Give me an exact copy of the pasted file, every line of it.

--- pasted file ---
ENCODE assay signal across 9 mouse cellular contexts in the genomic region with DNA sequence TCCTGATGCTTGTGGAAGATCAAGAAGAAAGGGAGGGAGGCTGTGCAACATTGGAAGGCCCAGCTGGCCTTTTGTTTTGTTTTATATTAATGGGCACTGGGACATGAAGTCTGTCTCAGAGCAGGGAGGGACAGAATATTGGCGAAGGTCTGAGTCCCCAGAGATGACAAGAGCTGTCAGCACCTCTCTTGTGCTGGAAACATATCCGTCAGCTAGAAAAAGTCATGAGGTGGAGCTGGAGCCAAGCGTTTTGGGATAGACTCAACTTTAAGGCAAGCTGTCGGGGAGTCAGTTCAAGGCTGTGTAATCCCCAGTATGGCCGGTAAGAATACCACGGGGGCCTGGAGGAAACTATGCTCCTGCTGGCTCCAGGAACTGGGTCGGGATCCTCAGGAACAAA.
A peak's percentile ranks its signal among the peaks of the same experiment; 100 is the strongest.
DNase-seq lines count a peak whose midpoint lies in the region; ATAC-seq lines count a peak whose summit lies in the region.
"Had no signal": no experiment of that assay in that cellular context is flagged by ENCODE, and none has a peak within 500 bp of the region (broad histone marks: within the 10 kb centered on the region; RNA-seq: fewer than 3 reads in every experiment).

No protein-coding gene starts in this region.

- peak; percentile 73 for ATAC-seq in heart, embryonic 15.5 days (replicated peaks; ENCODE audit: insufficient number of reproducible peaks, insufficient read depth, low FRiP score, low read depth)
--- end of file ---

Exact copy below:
ENCODE assay signal across 9 mouse cellular contexts in the genomic region with DNA sequence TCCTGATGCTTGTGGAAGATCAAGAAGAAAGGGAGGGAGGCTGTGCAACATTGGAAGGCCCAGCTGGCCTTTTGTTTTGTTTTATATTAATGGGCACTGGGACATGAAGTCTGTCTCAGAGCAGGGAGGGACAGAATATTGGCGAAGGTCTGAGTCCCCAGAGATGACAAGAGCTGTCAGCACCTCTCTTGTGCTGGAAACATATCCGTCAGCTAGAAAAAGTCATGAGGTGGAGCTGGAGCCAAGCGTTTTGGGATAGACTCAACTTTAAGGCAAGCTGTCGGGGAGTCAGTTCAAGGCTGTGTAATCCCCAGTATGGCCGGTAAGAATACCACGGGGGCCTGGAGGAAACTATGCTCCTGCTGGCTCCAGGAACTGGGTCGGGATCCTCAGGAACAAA.
A peak's percentile ranks its signal among the peaks of the same experiment; 100 is the strongest.
DNase-seq lines count a peak whose midpoint lies in the region; ATAC-seq lines count a peak whose summit lies in the region.
"Had no signal": no experiment of that assay in that cellular context is flagged by ENCODE, and none has a peak within 500 bp of the region (broad histone marks: within the 10 kb centered on the region; RNA-seq: fewer than 3 reads in every experiment).

No protein-coding gene starts in this region.

- peak; percentile 73 for ATAC-seq in heart, embryonic 15.5 days (replicated peaks; ENCODE audit: insufficient number of reproducible peaks, insufficient read depth, low FRiP score, low read depth)